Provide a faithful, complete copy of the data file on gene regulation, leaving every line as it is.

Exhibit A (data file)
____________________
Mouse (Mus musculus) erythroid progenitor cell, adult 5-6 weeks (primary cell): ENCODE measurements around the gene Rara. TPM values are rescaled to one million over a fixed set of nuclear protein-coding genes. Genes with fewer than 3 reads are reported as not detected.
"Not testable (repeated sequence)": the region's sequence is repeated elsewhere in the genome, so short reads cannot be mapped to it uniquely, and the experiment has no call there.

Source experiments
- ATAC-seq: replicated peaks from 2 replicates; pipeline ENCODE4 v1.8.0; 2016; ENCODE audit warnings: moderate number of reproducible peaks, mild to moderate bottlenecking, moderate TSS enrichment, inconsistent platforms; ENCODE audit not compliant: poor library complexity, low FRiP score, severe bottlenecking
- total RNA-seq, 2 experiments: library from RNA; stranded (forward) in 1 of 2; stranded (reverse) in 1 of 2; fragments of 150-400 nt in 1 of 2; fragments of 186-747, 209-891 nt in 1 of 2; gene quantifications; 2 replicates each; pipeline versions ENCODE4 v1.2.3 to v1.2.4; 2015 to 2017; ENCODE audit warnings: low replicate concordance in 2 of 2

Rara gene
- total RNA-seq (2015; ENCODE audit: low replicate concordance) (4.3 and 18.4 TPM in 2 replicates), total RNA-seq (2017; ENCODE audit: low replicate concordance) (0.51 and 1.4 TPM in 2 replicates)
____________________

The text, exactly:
Mouse (Mus musculus) erythroid progenitor cell, adult 5-6 weeks (primary cell): ENCODE measurements around the gene Rara. TPM values are rescaled to one million over a fixed set of nuclear protein-coding genes. Genes with fewer than 3 reads are reported as not detected.
"Not testable (repeated sequence)": the region's sequence is repeated elsewhere in the genome, so short reads cannot be mapped to it uniquely, and the experiment has no call there.

Source experiments
- ATAC-seq: replicated peaks from 2 replicates; pipeline ENCODE4 v1.8.0; 2016; ENCODE audit warnings: moderate number of reproducible peaks, mild to moderate bottlenecking, moderate TSS enrichment, inconsistent platforms; ENCODE audit not compliant: poor library complexity, low FRiP score, severe bottlenecking
- total RNA-seq, 2 experiments: library from RNA; stranded (forward) in 1 of 2; stranded (reverse) in 1 of 2; fragments of 150-400 nt in 1 of 2; fragments of 186-747, 209-891 nt in 1 of 2; gene quantifications; 2 replicates each; pipeline versions ENCODE4 v1.2.3 to v1.2.4; 2015 to 2017; ENCODE audit warnings: low replicate concordance in 2 of 2

Rara gene
- total RNA-seq (2015; ENCODE audit: low replicate concordance) (4.3 and 18.4 TPM in 2 replicates), total RNA-seq (2017; ENCODE audit: low replicate concordance) (0.51 and 1.4 TPM in 2 replicates)